Through the final door connected to the throne room, they discovered the chieftan’s room. Several rugs made from dog or horse hide lay strewn over the dirt floor of this room. Against the north wall stood an impressive collection of horseshoes, each nailed to the wall. To the east sat a ragged padded chair next to a rickety desk that may have once been an expensive antique. Hidden under the chair they found a large iron key wedged under the seat. To the west sat a canopied bed covered with silk sheets and sporting a once-impressive headboard that featured nymphs and satyrs cavorting in a forest. The bed’s sheets were stained with dirt, while the headboard was bashed and battered. Beneath the pillow they discovered a silver holy symbol of Loptur that looked like a three-eyed fanged serpent with tiny garnets for eyes.
Warchief Ripnugget had lived in style – even if his furniture had been mostly scavenged from shipwrecks or Junk Beach in Ullester, it was the best junk a goblin could find. The horseshoe collection was one hundred twenty-two shoes strong, although none of them were intrinsically valuable.
They returned through the throne room and the trophy room and looked through double doors to the large courtyard, which was open to the sky. Tenacious clumps of partially trampled grass grew fitfully here and there in the hard-packed earth, in places stained with blood or scratched with furrows. To the north, what looked to be two dead goblins lay slumped at the entrance to an outbuilding. Four goblin dogs ran free in the yard. The group entered the yard and were instantly attacked by the goblin dogs, but they killed them quickly.
They checked the outbuilding closer. Its door was nailed shut, and additional boards had been nailed over these nails. The door itself was cracked and splintered in places. The two dead goblins, their heads crushed in by something heavy, lay in the dirt by the door, their ripening bodies covered with flies. Yriadel checked their corpses and established that both goblins had been slain when a large hoofed animal, likely a horse, stepped on their heads.
They looked through the cracks in the door and verified that there was a large, black horse within. Perhaps this was the famed Shadowmist of which Hucky Buck had spoken – recently stolen by goblins. They managed to tear off the boards and get the doors open to free the animal. Possibly it had been a magnificent creature at one time, but his days in captivity had begun to take their toll. Magna had gathered some grass from the courtyard and, along with a piece of fruit from his pack, presented it to the animal. But his best efforts could not calm the slowly starving, wild-eyed horse, and they were forced to let it run loose and graze on its own for the time being.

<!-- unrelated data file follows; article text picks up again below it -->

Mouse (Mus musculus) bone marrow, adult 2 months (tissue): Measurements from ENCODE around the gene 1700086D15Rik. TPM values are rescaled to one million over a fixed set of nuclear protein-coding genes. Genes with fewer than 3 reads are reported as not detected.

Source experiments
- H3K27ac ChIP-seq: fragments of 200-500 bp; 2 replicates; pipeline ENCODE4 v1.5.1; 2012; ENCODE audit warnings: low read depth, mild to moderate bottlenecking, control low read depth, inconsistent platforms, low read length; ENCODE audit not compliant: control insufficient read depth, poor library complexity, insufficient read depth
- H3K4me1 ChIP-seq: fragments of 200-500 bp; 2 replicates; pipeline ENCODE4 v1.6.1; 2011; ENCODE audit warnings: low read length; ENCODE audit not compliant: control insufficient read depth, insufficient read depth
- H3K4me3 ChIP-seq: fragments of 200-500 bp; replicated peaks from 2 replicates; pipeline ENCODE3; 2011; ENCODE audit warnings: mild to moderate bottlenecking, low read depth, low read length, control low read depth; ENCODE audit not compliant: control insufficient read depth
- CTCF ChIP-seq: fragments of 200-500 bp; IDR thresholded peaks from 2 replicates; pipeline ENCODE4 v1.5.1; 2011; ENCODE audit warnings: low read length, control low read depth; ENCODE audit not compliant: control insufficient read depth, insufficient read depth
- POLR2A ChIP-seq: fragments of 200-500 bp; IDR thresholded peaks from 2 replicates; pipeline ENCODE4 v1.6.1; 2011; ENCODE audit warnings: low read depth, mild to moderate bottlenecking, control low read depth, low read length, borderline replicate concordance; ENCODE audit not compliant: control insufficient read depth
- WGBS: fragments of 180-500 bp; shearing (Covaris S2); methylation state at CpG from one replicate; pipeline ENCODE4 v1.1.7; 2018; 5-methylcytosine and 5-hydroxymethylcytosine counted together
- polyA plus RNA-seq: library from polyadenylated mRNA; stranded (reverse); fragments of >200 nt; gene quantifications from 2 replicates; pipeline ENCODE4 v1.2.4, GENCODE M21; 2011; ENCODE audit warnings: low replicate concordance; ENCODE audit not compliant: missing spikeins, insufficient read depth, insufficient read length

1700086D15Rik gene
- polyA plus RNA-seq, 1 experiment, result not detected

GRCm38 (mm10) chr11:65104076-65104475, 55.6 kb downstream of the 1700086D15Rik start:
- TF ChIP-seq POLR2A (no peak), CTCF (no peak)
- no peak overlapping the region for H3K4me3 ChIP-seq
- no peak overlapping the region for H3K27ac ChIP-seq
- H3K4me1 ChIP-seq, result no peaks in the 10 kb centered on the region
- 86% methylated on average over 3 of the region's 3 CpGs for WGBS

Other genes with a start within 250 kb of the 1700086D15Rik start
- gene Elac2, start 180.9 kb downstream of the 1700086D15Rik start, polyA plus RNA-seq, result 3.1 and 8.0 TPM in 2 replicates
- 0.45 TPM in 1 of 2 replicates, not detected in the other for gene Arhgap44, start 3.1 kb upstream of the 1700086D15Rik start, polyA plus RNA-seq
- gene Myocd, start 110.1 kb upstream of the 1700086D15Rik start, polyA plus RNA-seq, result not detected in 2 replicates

Background: The Thistletop goblins had captured horses many times before, bringing them back here for their chieftain to kill during cruel bloodsports in the exercise yard. Yet always before, these captured horses were light riding horses. Locked inside this room was a terrible mistake – a heavy warhorse named Shadowmist (Gwathithroch in the elven tongue), stolen several days ago from traveling merchants. The goblins murdered the two caravan guards (but the merchant escaped on a different horse) and one of the two remaining horses, but Shadowmist proved to be more than a match for the goblins. Through a mixture of luck and false bravado, the goblins managed to catch Shadowmist while only losing four of their own. They bound up the horse’s legs, loaded it into the merchant’s wagon, and hauled it back here as a prize for Chief Ripnugget. Tragedy struck when the excited goblins dumped the horse in the exercise yard and cut its bonds. Shadowmist had fallen into a torpor during the journey, but once his bonds were free he leaped to his feet and began racing in circles in the yard. The goblins panicked and fled, calling on Chief Ripnugget to kill the creature, but when he tried to do so, the horse proved even tougher than Ripnugget was expecting. The chief took a crushing blow to the arm, breaking it and forcing him to flee. Enraged, he accused the goblins who had caught the horse of trying to assassinate him, then told them to trap the monster in the shed while he figured out what to do with it. Mortified, the goblins managed to lure the horse into the shed (losing three of their number in the process – two outside, one inside), but in the end managed to nail the door shut while Shadowmist stomped and raged inside. Since then, Ripnugget had asked his druid several times to come “take care of the monster horse,” but Gugmut had refused to help as long as Ripnugget allowed Nauma to stay in Thistletop. Enraged at his stubborn druid’s answer, the equally stubborn goblin chief had decided to let Shadowmist reach the verge of starvation before attempting to kill him again.
One of the doors along the south wall of the courtyard opened to a storage shed. Shelves lined with crude tools, nets, and tack and harness lined the walls. To the northeast stood a large L-shaped wooden cage that contained dozens of rabbits.
Background: The rabbits were used to feed the goblin dogs, while the other tools were used to train the creatures. In emergencies, the rabbits could serve the goblins as backup food supplies, but goblins who snacked on rabbits before the rest of the food ran out were generally thrown into the Howling Hole, under Chief Ripnugget’s, “Steal food, become food” policy.